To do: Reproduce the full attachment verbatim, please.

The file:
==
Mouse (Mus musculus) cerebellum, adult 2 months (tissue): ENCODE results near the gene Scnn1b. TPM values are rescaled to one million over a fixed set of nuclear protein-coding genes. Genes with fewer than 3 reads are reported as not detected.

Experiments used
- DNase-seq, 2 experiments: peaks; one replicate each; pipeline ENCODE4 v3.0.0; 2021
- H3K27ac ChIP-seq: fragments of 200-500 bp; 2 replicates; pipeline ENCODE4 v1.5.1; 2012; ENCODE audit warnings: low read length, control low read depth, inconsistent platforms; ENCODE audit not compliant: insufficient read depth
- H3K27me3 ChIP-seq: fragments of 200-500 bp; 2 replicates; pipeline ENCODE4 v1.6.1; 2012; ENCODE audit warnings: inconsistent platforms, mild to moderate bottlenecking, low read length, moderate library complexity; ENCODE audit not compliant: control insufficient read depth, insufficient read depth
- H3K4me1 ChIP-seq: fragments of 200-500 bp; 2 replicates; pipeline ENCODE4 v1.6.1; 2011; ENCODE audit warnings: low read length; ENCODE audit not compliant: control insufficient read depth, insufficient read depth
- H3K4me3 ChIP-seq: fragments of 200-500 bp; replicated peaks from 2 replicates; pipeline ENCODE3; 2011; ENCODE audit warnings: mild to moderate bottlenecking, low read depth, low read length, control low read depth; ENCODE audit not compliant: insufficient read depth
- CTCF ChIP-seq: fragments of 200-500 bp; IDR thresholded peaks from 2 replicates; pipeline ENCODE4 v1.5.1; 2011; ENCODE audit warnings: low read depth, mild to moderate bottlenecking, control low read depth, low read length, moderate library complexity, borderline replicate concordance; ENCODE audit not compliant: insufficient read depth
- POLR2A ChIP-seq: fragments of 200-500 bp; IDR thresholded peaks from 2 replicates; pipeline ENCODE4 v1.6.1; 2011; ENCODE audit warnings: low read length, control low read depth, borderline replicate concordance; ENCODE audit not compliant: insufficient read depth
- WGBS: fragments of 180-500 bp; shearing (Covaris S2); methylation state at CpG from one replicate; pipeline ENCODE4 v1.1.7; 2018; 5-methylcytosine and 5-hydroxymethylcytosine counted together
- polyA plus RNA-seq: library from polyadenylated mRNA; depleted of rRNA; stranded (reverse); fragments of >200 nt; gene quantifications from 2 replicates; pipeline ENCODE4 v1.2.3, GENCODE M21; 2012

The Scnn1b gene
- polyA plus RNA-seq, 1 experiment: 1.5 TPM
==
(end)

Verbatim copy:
Mouse (Mus musculus) cerebellum, adult 2 months (tissue): ENCODE results near the gene Scnn1b. TPM values are rescaled to one million over a fixed set of nuclear protein-coding genes. Genes with fewer than 3 reads are reported as not detected.

Experiments used
- DNase-seq, 2 experiments: peaks; one replicate each; pipeline ENCODE4 v3.0.0; 2021
- H3K27ac ChIP-seq: fragments of 200-500 bp; 2 replicates; pipeline ENCODE4 v1.5.1; 2012; ENCODE audit warnings: low read length, control low read depth, inconsistent platforms; ENCODE audit not compliant: insufficient read depth
- H3K27me3 ChIP-seq: fragments of 200-500 bp; 2 replicates; pipeline ENCODE4 v1.6.1; 2012; ENCODE audit warnings: inconsistent platforms, mild to moderate bottlenecking, low read length, moderate library complexity; ENCODE audit not compliant: control insufficient read depth, insufficient read depth
- H3K4me1 ChIP-seq: fragments of 200-500 bp; 2 replicates; pipeline ENCODE4 v1.6.1; 2011; ENCODE audit warnings: low read length; ENCODE audit not compliant: control insufficient read depth, insufficient read depth
- H3K4me3 ChIP-seq: fragments of 200-500 bp; replicated peaks from 2 replicates; pipeline ENCODE3; 2011; ENCODE audit warnings: mild to moderate bottlenecking, low read depth, low read length, control low read depth; ENCODE audit not compliant: insufficient read depth
- CTCF ChIP-seq: fragments of 200-500 bp; IDR thresholded peaks from 2 replicates; pipeline ENCODE4 v1.5.1; 2011; ENCODE audit warnings: low read depth, mild to moderate bottlenecking, control low read depth, low read length, moderate library complexity, borderline replicate concordance; ENCODE audit not compliant: insufficient read depth
- POLR2A ChIP-seq: fragments of 200-500 bp; IDR thresholded peaks from 2 replicates; pipeline ENCODE4 v1.6.1; 2011; ENCODE audit warnings: low read length, control low read depth, borderline replicate concordance; ENCODE audit not compliant: insufficient read depth
- WGBS: fragments of 180-500 bp; shearing (Covaris S2); methylation state at CpG from one replicate; pipeline ENCODE4 v1.1.7; 2018; 5-methylcytosine and 5-hydroxymethylcytosine counted together
- polyA plus RNA-seq: library from polyadenylated mRNA; depleted of rRNA; stranded (reverse); fragments of >200 nt; gene quantifications from 2 replicates; pipeline ENCODE4 v1.2.3, GENCODE M21; 2012

The Scnn1b gene
- polyA plus RNA-seq, 1 experiment: 1.5 TPM